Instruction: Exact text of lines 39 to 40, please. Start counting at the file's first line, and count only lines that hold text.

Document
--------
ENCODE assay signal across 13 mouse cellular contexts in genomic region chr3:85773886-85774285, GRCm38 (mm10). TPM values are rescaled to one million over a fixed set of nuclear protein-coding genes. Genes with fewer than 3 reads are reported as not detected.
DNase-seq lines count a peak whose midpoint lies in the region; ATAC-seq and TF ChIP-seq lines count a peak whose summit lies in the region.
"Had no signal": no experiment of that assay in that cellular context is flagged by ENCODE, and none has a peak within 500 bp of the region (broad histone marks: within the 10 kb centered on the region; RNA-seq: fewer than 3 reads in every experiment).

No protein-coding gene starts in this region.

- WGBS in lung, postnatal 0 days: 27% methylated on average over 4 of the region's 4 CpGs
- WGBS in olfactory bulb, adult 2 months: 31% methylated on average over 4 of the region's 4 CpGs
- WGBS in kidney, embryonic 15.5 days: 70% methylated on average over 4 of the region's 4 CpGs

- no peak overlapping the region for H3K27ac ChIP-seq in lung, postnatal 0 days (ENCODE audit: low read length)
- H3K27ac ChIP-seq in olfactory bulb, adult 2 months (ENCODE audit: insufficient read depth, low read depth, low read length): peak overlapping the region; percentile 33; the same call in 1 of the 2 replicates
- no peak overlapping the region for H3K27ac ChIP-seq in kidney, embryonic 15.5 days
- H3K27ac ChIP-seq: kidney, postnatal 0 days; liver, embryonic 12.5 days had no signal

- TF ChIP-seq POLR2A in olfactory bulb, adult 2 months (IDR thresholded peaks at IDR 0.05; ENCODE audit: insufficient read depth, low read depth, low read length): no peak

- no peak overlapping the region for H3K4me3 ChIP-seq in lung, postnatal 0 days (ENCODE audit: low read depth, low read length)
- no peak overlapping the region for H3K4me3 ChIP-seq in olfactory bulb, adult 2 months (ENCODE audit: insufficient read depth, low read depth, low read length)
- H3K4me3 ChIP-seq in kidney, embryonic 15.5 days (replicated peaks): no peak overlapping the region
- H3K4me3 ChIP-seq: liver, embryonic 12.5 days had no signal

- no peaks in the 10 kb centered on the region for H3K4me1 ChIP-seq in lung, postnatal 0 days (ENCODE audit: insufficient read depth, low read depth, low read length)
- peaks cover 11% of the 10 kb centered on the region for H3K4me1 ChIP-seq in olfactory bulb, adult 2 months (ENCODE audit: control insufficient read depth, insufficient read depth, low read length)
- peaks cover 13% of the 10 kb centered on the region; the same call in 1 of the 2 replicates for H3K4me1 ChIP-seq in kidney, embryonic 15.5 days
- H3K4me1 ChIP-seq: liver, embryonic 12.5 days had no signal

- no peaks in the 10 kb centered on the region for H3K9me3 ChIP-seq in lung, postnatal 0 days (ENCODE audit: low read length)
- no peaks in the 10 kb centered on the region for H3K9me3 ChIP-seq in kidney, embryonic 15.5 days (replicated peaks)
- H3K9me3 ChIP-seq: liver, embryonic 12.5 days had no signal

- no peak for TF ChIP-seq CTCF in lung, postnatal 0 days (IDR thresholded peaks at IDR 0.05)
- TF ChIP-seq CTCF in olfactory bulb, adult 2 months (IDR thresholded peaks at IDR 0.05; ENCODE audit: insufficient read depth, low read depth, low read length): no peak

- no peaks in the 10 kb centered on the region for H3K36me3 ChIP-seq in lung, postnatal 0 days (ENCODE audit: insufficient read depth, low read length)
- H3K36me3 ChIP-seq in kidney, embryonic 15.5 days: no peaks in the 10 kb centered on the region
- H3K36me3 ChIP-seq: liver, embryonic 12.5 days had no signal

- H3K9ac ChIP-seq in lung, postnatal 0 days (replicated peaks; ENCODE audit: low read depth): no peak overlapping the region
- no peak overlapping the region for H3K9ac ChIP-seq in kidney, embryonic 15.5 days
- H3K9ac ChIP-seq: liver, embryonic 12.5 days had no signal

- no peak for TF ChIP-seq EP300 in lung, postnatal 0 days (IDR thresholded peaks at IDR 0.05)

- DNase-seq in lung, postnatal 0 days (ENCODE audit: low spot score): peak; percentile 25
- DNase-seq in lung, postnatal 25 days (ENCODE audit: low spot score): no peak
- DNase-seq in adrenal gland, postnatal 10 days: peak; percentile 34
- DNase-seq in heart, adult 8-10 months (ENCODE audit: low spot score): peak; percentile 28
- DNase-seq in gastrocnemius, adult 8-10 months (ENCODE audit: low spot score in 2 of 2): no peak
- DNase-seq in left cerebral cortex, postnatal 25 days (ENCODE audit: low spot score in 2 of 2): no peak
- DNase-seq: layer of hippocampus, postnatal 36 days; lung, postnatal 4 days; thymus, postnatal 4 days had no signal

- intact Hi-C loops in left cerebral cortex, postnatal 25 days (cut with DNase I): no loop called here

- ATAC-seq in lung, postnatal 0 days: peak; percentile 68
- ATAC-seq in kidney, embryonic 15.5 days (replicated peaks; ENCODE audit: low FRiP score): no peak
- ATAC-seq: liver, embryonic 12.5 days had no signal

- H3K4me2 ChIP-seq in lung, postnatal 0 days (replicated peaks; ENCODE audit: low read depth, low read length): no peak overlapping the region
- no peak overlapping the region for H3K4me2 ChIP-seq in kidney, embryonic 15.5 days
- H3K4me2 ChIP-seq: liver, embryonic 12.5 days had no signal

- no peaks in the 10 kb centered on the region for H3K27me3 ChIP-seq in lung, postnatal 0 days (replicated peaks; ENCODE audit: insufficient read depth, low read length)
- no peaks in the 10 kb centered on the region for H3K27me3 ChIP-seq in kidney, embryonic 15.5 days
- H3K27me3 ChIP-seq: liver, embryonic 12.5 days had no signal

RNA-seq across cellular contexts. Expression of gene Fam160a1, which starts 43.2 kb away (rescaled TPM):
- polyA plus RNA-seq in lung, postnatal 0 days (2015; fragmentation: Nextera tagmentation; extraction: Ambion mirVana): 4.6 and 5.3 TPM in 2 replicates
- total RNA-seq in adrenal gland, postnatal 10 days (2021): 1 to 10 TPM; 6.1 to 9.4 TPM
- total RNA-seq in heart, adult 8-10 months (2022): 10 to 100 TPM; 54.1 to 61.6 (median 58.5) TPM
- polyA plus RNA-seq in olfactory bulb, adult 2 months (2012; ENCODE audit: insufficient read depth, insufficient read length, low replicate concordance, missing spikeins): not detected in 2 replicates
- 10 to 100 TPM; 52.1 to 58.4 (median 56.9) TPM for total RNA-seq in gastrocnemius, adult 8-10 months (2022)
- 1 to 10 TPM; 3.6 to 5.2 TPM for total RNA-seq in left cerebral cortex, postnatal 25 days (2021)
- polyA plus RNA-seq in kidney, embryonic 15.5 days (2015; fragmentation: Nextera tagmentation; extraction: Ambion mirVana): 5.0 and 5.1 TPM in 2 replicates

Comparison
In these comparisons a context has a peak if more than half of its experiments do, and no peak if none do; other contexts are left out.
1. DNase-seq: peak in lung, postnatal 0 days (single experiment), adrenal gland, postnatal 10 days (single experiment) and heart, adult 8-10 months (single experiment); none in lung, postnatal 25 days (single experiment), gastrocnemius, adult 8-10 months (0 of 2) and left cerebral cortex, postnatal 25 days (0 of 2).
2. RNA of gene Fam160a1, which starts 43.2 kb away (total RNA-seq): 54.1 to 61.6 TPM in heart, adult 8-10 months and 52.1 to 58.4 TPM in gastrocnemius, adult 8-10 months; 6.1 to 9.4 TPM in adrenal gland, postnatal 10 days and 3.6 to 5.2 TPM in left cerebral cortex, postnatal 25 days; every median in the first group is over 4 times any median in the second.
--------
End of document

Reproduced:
- DNase-seq: layer of hippocampus, postnatal 36 days; lung, postnatal 4 days; thymus, postnatal 4 days had no signal

- intact Hi-C loops in left cerebral cortex, postnatal 25 days (cut with DNase I): no loop called here